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The write approach to fall

Phyllis Humby's picture
Fri, 09/28/2018 - 15:46 -- Phyllis Humby

Fall is my favourite season. Yada, yada yada. How many times do you hear that? Sure the leaves change colour with an ooh and an aah. The air is crisp. That dastardly humidity is gone and I’m no longer a soggy mess. That’s a blessing. But this year, more than any other, I’m reluctant to say goodbye to summer. Strange, since I’m always up for a new season … or a day of shopping…or an invitation to dinner. Just saying. Normally, I thrive on change, so I’m puzzled that I’m nurturing that last blooming flower. And clinging to my pink and green flip-flops.

My lack of enthusiasm could stem from the reminder that I have to change wardrobes. This means trying on last year’s clothes. A stressful task. Even though I have been walking a lot over the summer. But that proved counterproductive as an arduous trek leaves me craving food – any kind of food. A can’t-win-for-losing situation.

I’m normally optimistic and upbeat, which at times my friends find annoying. I know, right? Instead of the halfhearted acceptance of summer’s end, I shall dwell on the positive aspects of saying adios. Unlike swimsuits and shorts, stretchy jeans and sweatshirts hide a multitude of issues, my friends. Leg stubble, cookie rolls, and dimpled – not in a cute way – flesh. Sorry, I looked for the word ‘cellulite’ but it’s not in my vocabulary.

Mostly, I feel melancholy about saying goodbye to our gregarious summertime friends from here, there, and everywhere, who comprise our ‘park’ neighbourhood. Verandah gatherings will be no more than a wistful memory. The intermingling. Storytelling. Munchies. And laughter. Always lots of laughter. Not to mention the occasional glass of wine. The change of season will mean goodbye to the reckless ‘let’s take a spin on the golf cart’ dare. Sad to leave all that behind. Snowbirds who abandon their communities each spring will relate.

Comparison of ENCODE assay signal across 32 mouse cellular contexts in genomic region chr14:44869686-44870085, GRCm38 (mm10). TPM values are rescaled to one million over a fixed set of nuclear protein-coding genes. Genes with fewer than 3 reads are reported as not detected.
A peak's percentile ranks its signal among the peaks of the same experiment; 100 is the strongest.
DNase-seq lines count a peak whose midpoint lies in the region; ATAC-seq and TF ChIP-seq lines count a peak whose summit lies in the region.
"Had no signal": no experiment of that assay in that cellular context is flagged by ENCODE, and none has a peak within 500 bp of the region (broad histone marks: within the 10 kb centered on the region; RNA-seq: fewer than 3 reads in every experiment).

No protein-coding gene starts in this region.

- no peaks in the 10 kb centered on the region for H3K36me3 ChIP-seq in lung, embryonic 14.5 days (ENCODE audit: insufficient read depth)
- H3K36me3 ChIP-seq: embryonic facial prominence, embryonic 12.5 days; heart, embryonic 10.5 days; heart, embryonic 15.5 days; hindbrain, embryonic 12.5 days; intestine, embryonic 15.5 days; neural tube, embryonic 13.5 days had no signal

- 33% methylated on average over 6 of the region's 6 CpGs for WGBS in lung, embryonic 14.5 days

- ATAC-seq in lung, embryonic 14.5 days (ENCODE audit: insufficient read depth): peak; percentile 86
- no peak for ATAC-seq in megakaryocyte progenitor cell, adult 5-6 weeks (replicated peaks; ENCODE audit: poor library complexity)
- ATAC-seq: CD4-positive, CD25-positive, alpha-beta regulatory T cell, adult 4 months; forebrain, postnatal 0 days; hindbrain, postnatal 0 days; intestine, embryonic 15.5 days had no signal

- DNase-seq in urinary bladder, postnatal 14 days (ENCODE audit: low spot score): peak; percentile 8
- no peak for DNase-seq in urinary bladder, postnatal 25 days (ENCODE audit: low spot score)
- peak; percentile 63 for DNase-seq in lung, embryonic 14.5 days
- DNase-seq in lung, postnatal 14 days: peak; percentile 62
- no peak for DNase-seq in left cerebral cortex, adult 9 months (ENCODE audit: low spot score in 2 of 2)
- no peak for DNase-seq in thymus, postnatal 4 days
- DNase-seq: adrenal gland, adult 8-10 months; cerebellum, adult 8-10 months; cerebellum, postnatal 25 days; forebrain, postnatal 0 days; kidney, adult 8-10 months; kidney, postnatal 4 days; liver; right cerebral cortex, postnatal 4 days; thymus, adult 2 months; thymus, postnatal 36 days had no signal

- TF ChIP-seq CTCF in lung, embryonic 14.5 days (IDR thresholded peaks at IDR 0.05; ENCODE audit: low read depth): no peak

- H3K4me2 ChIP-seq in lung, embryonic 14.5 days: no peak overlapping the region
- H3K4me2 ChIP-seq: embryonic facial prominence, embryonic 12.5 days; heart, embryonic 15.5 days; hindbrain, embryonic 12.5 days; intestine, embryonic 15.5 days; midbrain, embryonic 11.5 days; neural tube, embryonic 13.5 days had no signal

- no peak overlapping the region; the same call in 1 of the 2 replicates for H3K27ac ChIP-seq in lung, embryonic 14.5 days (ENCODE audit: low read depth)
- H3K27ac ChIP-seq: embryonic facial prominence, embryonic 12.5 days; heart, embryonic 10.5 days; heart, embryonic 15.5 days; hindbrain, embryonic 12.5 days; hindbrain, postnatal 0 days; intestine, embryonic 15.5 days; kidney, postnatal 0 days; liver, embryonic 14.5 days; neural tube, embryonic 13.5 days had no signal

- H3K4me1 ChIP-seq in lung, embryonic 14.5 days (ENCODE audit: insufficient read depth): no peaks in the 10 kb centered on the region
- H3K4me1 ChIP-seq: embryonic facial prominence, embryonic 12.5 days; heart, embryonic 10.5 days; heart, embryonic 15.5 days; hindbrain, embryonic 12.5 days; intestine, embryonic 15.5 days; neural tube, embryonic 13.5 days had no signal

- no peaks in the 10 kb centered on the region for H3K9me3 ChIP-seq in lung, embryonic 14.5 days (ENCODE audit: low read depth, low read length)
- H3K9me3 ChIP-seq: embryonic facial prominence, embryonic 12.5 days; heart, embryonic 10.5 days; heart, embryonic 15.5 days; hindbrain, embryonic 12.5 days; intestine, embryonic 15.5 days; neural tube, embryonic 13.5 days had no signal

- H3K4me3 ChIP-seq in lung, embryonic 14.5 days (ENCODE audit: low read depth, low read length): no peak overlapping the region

On an optimistic note, there’s much to anticipate in the coming months. Since we moved in the spring from our longtime home in the country to a small community, we’ve spent little time there. The neighbours we’ve met are friendly. And hopefully we’ll make a few new friends over the winter. Not as easy to do during the snowy months, as many folks are cozied up to their fireplace, and a fair number might be kicking up their sandals down south.

As I think about our new home, I’m feeling keener about welcoming fall. I look forward to spending quality time in our new hometown. Aside from the odd (as in few, not weird) store, we also have a community library that’s open ten hours a week. Only ten hours? That’s okay. I’m gleefully grateful for the facility and the congenial staff. I have this thing for libraries. They’re an integral part of my existence. And even better, the library is within walking distance. Heck, everything is.       

Undoubtedly, the new season will bring days of raking and bagging, and more raking and bagging, as trees shed their mottled leaves. This is a plus. Think of it as an opportunity to offer a friendly hello to anyone who walks past our house while we’re bending, gathering, and groaning.

Of course, we don’t have a sidewalk on our side of the street. Not to worry, there’s one on the other side. And I cheerily point out how lucky we are. We will not be shovelling sidewalks this winter! But we can wave through our front window to our neighbours across the street as they shovel. I’m sure they’ll appreciate the friendly gesture from the newbies on the block.

 

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